Bringing the Cursed One to life
A perusal of any volume of folk tales will tell you that Europe has a lot of monsters. Originally I wanted to write about a monster native to the United Kingdom, and my home county of Northumberland has its fair share of faeries, wyrms and spectres. But there is one place in the world to which I’m repeatedly drawn, and that’s the enigmatic jewel of the Mediterranean – Venice.
Venice is a mysterious place, is it not? Canals divide its ancient streets, splitting the city into a series of small islands, linked by bridges and alleyways. Part labyrinth, part collective dream, Venice changes little as the years go by. True, it was once the capital of a powerful sea-based empire, embroiled in trade and commerce, until the rise of Portugal as a naval competitor in the seventeenth century. These days, it relies mostly on tourism and trade exports, particularly glass in Murano and lace in Burano. Yet still it captures the mind and imagination and, dare I say it, the heart.
I think part of Venice’s appeal lies within its canals, and what better to live in those waterways than some primal being? I’m fascinated by the Lovecraftian concept of Elder Gods, of ancient deities or beings who remain in the world, secreted away in darkness or the lost places that humans have either forgotten, or abandoned. I decided that mine would be seven in number, with the youngest being known as the Cursed One, yet perversely granted with the power to control its siblings. The canals became integral to its way of life, with the Cursed One only able to leave the water once a year.
What only occurs once a year in Venice? Why, the Carnival, of course! What better opportunity would a monster have to hide than a city-wide event in which everyone hides their true face? Indeed, many of the other Carnival revellers could be just as monstrous, yet hidden behind their bauta masks they’re simply people joining in with the fun. The Cursed One chooses a mask for itself from among the reflections it has stolen of those gazing into the canals at midnight, adding an extra layer to its monstrosity, and another facet to the mystery of Venice.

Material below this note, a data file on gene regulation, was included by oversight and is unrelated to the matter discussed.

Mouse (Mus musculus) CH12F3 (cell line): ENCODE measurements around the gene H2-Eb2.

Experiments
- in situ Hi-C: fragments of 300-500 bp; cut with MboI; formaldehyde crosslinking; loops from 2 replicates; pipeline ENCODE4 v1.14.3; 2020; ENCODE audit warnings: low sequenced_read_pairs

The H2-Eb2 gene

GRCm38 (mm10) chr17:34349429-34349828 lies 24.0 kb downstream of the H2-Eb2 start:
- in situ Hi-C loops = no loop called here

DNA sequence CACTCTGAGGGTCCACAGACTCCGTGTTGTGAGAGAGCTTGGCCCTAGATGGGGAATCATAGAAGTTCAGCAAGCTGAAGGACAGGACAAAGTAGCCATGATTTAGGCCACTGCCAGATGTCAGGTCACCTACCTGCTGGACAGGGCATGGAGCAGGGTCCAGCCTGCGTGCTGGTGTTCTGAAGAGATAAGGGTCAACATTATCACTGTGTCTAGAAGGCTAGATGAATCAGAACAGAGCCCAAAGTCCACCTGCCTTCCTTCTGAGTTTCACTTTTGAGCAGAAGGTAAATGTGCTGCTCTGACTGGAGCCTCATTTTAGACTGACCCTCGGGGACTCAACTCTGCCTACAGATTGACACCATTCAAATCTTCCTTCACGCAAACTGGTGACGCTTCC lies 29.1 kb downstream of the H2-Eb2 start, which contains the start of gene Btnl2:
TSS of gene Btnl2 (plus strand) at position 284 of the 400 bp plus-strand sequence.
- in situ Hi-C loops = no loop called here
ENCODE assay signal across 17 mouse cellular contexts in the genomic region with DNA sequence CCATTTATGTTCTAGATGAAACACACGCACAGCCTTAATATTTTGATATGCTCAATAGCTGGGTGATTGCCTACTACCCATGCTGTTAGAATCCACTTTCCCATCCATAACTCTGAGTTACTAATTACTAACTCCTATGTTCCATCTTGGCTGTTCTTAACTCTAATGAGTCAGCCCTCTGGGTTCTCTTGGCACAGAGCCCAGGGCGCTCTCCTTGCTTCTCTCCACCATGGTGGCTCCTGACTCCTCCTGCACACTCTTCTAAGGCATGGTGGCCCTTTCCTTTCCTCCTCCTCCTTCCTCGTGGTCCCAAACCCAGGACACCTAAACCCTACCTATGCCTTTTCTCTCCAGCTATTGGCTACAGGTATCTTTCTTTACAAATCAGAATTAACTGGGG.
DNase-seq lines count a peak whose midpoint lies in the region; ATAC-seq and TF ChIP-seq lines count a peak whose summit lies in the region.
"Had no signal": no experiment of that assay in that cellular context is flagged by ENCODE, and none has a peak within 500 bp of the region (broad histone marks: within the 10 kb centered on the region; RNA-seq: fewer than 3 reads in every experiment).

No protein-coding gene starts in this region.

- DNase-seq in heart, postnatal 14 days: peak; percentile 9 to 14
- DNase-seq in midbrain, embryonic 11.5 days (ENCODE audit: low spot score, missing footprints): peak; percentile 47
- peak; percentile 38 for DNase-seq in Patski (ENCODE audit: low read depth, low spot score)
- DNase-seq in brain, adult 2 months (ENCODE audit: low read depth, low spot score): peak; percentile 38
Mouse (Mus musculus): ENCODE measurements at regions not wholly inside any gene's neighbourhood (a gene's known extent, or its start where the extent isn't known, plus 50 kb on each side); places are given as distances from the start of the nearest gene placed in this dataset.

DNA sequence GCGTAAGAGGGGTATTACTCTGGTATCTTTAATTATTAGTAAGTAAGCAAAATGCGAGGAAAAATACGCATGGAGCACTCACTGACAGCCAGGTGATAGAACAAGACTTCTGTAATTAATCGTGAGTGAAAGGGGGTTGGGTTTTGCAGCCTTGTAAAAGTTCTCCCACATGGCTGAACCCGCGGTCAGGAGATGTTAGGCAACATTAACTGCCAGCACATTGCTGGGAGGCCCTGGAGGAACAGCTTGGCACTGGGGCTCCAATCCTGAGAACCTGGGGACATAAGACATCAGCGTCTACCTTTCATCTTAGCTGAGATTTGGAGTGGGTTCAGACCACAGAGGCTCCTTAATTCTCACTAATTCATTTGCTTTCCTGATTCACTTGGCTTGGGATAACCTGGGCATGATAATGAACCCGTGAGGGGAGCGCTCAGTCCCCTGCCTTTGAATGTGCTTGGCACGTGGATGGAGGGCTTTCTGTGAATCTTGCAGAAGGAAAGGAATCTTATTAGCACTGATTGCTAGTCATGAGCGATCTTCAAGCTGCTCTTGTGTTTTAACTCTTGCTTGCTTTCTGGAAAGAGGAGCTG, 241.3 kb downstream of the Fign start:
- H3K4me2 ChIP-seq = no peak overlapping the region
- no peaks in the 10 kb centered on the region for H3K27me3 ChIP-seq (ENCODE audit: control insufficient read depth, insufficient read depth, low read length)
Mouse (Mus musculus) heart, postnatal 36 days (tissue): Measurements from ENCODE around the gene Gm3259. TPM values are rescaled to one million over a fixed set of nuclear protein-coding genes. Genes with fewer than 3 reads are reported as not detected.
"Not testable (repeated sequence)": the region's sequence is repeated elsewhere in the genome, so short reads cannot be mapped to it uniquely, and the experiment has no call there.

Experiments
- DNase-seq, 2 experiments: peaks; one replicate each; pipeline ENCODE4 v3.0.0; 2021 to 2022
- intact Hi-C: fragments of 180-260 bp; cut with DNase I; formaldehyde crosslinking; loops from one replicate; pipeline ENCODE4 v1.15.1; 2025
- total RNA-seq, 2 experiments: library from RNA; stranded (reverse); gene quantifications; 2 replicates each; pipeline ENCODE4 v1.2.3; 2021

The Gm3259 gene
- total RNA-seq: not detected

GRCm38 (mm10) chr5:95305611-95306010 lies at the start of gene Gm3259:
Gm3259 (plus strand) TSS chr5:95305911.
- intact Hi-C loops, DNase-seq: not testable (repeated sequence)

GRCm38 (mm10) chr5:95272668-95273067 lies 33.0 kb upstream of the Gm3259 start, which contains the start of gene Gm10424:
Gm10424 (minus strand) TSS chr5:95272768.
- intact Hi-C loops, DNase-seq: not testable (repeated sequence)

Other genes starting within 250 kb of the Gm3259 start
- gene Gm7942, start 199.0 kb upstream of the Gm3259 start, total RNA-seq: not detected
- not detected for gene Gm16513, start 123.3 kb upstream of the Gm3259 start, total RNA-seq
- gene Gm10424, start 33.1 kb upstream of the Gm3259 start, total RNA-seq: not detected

As befitting any ancient being, the Cursed One goes by many names – the protagonists refer to it as ‘Number Seven’, and La Musicale Morte, or the Musical Death. It’s given a name that humans can actually pronounce, and is so named for the music it sings in the mind when it is close at hand. To hear such music, based upon the notion of the banshee’s call, is to realise death is coming. The city of Vivaldi seemed like the ideal location for such a musical being, and wouldn’t music be the perfect non-verbal mode of communication? After all, for one character, the song of La Musicale Morte doesn’t spell death, but a form of rebirth into existence.
I chose to set the story in the eighteenth century, since it was outlawed in 1797 (it was reinstated in 1979) and the baroque setting of decadence and festivities seemed to suit the excesses of the creature. The fact that Venice has changed so little means the locations of the story still exist today! The eighteenth century also seemed to suit the concept of a shadowy organisation, known as the Order of the Sphinx, intent upon mysteries and the pursuit of both knowledge and power. Was that not the driving force behind the Renaissance, the period in which the Carnival became official?
So don your mask, and slip into the crowded piazzas and campos of Venezia, stroll across the bridges and marvel at the spectacle, and listen carefully for the siren song of La Musicale Morte…
Icy Sedgwick is a Gothic throwback, steeped in horror cinema and historical fiction. She teaches graphic design when she’s not writing, and plots world domination when no one is looking. She is also a knitter, a baker, and a jewellery maker.
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